- Be between the ages of 18 and 25 at the time of application;
- Be a citizen and a resident of one of the following countries: Brunei, Burma, Cambodia, Indonesia, Laos, Malaysia, Philippines, Singapore, Thailand, Timor-Leste, or Vietnam;
- Be a YSEALI member. You may either be an existing YSEALI member, or you can become a member at https://asean.usmission.gov/yseali/;
- Be proficient in reading, writing, and speaking English;
- Demonstrate strong leadership qualities and potential in your university, place of work, and/or community;
- Demonstrate interest, knowledge, or professional experience in environmental sustainability and sustainable development;
- Be willing to actively participate in an intensive program in Vietnam and follow-on projects in your home-country; and
- Have a commitment to apply leadership skills and know-how to benefit your community, country, or the ASEAN region.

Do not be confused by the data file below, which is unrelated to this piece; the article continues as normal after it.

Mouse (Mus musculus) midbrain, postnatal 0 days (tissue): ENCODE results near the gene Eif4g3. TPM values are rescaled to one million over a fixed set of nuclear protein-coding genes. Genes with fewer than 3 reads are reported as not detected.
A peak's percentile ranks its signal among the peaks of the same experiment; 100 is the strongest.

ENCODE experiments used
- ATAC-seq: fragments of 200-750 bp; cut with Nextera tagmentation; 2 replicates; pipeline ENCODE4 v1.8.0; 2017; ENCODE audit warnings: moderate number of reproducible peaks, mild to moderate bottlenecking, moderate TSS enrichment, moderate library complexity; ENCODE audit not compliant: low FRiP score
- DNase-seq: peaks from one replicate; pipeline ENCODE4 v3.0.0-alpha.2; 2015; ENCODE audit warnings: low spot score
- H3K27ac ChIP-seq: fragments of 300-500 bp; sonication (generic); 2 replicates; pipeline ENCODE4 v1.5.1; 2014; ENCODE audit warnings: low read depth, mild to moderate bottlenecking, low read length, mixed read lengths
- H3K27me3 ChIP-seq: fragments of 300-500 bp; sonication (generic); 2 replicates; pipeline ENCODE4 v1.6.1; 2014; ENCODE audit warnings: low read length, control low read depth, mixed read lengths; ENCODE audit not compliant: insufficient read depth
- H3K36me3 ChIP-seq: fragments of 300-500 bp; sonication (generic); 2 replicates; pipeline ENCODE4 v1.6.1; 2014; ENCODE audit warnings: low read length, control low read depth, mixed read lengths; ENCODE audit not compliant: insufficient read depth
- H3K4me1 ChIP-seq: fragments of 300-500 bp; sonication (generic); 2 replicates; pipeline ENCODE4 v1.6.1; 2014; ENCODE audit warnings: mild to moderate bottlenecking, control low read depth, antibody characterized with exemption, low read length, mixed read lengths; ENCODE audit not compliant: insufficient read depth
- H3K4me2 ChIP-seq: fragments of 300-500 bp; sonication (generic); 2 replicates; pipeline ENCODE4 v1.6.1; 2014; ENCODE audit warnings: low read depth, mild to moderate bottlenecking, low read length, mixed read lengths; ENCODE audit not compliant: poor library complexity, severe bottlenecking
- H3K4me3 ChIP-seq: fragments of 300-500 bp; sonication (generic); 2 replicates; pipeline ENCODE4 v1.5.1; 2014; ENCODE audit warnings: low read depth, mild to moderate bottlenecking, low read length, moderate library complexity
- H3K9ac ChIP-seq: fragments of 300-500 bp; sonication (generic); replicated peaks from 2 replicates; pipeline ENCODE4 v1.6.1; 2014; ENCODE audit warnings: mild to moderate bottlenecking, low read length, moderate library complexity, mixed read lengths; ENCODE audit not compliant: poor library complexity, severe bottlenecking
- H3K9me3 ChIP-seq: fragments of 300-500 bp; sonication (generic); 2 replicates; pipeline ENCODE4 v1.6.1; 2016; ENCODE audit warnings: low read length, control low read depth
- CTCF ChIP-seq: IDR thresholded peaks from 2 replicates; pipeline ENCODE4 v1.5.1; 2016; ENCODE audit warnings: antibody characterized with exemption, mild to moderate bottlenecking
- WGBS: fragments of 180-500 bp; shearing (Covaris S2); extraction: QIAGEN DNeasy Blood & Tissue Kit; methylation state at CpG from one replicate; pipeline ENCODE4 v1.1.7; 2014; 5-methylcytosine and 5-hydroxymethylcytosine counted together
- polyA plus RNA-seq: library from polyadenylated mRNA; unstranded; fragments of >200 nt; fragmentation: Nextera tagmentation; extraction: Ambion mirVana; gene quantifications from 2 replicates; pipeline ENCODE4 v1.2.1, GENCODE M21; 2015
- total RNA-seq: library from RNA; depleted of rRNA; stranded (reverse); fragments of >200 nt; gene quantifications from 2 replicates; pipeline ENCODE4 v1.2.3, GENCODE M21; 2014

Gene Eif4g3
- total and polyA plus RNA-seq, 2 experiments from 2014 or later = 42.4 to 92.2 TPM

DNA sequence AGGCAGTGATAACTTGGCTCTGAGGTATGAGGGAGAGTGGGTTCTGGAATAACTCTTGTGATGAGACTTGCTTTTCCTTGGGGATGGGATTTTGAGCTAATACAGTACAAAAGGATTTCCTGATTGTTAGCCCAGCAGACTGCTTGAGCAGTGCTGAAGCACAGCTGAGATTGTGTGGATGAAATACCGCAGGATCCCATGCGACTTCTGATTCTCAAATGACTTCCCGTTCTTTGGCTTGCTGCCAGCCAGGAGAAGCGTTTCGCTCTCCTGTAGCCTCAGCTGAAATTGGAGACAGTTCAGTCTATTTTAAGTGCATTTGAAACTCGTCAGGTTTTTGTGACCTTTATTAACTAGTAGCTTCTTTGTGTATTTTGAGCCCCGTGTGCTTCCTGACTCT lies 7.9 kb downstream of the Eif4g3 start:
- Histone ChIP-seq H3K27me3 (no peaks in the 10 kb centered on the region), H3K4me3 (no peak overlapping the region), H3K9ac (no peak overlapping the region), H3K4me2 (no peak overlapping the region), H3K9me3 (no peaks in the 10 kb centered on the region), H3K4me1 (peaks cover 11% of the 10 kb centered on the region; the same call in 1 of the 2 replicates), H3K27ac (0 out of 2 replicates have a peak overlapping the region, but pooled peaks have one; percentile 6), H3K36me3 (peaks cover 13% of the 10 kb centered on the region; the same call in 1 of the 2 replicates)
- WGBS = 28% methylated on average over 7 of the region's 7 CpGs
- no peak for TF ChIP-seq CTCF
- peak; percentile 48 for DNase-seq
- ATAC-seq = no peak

The workshop will include a component of gaming for social good. While game development skills are not needed for selection, we count on your commitment to participate in the gamification-related segments of our workshop.
Prior to the program, participants will be asked to produce a story, using multimedia or digital platforms, about environmental coastal degradation (preferred), or any environmental or civic issues relevant to their home countries. Participants will attend the Workshop and present their stories. Additionally, participants will join several virtual training sessions prior to the program in December and are expected to join post-program engagement activities including actively supporting influencer hubs in their home countries focusing on using gaming in support of environmental protection.